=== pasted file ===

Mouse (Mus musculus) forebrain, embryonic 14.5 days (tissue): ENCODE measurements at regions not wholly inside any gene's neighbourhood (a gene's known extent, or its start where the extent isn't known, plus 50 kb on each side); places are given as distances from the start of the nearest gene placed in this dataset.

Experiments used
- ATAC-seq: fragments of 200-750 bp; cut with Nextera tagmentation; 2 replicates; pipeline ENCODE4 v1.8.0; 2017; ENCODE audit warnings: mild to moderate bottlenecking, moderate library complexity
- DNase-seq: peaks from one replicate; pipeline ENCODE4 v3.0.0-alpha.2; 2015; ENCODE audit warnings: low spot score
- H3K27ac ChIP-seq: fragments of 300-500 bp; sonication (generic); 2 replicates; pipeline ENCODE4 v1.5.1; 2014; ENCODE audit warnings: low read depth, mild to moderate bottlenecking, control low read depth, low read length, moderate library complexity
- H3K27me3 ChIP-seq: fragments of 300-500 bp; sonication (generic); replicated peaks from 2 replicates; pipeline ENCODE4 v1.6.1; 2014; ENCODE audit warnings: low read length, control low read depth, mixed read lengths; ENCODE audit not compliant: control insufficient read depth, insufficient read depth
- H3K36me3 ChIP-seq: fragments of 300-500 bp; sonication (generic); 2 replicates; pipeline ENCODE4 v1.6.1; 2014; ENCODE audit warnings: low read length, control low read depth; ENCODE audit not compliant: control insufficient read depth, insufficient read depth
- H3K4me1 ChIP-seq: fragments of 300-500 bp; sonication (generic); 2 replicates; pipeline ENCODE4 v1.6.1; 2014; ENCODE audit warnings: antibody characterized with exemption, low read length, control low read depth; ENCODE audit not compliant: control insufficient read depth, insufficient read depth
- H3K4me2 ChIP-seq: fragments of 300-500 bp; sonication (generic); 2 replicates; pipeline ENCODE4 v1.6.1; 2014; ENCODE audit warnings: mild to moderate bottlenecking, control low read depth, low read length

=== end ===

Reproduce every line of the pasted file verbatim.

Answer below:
Mouse (Mus musculus) forebrain, embryonic 14.5 days (tissue): ENCODE measurements at regions not wholly inside any gene's neighbourhood (a gene's known extent, or its start where the extent isn't known, plus 50 kb on each side); places are given as distances from the start of the nearest gene placed in this dataset.

Experiments used
- ATAC-seq: fragments of 200-750 bp; cut with Nextera tagmentation; 2 replicates; pipeline ENCODE4 v1.8.0; 2017; ENCODE audit warnings: mild to moderate bottlenecking, moderate library complexity
- DNase-seq: peaks from one replicate; pipeline ENCODE4 v3.0.0-alpha.2; 2015; ENCODE audit warnings: low spot score
- H3K27ac ChIP-seq: fragments of 300-500 bp; sonication (generic); 2 replicates; pipeline ENCODE4 v1.5.1; 2014; ENCODE audit warnings: low read depth, mild to moderate bottlenecking, control low read depth, low read length, moderate library complexity
- H3K27me3 ChIP-seq: fragments of 300-500 bp; sonication (generic); replicated peaks from 2 replicates; pipeline ENCODE4 v1.6.1; 2014; ENCODE audit warnings: low read length, control low read depth, mixed read lengths; ENCODE audit not compliant: control insufficient read depth, insufficient read depth
- H3K36me3 ChIP-seq: fragments of 300-500 bp; sonication (generic); 2 replicates; pipeline ENCODE4 v1.6.1; 2014; ENCODE audit warnings: low read length, control low read depth; ENCODE audit not compliant: control insufficient read depth, insufficient read depth
- H3K4me1 ChIP-seq: fragments of 300-500 bp; sonication (generic); 2 replicates; pipeline ENCODE4 v1.6.1; 2014; ENCODE audit warnings: antibody characterized with exemption, low read length, control low read depth; ENCODE audit not compliant: control insufficient read depth, insufficient read depth
- H3K4me2 ChIP-seq: fragments of 300-500 bp; sonication (generic); 2 replicates; pipeline ENCODE4 v1.6.1; 2014; ENCODE audit warnings: mild to moderate bottlenecking, control low read depth, low read length